There are a few areas of resistance that you should design your education to overcome including:

  • Separating format from content
  • Loss of creativity
  • Writing elements not "documents"
  • Ownership of content

Education in these areas is more a matter of persuasion, rather than teaching them tasks or concepts.

Separating format from content

Most authors have "grown up" with WYSIWYG editors and have spent a lot of time acquiring skills in tools and formats (e.g., HTML, FrameMaker, Quark) as these skills have been highly valued. We are saying that the final presentation doesn't matter to the content, something many authors will argue differently. It is a very difficult concept to grasp and one of the changes that authors resist strongly. To help authors become comfortable with this concept:

  • illustrate how content can be used in multiple "documents" and in multiple formats
  • take them through your models to show how you have designed the content so that it is optimized for each media (e.g., use of building blocks)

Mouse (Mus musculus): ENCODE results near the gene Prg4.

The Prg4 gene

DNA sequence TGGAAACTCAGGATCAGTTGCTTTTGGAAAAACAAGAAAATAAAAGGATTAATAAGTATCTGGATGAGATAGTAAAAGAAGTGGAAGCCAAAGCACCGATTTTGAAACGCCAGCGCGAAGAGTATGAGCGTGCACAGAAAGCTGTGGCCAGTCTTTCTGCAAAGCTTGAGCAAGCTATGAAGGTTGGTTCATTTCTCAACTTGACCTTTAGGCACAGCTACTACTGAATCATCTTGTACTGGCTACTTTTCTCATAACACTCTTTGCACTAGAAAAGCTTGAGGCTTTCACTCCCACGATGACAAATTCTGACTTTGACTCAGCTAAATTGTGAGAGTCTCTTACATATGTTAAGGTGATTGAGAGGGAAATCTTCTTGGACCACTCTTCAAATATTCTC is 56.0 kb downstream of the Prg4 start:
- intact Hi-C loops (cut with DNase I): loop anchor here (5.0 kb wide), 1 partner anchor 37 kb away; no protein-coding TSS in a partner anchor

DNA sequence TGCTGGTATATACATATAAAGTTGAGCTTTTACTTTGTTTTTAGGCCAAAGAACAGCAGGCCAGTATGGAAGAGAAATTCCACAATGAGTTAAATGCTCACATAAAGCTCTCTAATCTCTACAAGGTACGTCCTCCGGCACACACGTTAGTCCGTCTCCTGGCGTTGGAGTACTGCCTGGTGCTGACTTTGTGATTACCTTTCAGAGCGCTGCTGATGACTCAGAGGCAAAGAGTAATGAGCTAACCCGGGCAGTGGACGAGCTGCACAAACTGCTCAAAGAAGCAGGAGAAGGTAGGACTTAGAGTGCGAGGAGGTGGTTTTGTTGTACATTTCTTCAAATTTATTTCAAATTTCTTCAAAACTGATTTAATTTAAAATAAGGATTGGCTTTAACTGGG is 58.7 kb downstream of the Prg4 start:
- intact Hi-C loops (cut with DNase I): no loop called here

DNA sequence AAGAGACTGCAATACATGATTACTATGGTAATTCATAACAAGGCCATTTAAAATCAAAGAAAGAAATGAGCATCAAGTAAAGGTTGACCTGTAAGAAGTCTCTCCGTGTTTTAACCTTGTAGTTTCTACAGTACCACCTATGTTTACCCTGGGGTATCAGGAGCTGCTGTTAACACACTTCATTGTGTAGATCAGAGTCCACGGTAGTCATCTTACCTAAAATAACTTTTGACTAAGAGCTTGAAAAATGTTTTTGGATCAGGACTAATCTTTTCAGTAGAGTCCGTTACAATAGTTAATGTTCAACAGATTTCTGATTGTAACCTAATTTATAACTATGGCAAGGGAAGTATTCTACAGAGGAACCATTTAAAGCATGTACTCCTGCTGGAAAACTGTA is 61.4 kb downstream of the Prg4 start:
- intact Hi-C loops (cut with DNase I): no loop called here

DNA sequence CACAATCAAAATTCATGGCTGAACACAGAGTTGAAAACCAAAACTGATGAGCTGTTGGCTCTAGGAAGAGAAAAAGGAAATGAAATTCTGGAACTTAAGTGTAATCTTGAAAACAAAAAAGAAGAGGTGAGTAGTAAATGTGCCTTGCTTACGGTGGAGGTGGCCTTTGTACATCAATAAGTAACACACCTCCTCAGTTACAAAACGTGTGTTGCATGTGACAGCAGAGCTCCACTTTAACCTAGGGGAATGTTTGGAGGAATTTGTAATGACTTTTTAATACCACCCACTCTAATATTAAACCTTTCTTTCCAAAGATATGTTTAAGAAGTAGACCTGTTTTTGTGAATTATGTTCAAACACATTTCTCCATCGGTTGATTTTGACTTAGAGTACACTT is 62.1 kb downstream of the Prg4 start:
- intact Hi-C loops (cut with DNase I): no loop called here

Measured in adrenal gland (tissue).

• Review the stylesheets so that they understand how the content is "rendered" (displayed) in each media

Loss of creativity

Authors often feel that they will lose their creativity if they are forced to write structured content and write to models. Frequently, creativity is the work authors put into the layout rather than the content. You need to identify what they consider creativity and what value is being added to the content through that creativity.

For authors who enjoy the content creation process, point out that they can be more creative since they no longer have to worry about format and layout. Their creative efforts can be put into designing the most effective information products possible and ensuring that content is readable and usable.

For those most interested in the effectiveness of the content, point out that structured content and models frees them up to do what they do best-creating content-what some consider to be their "real" job.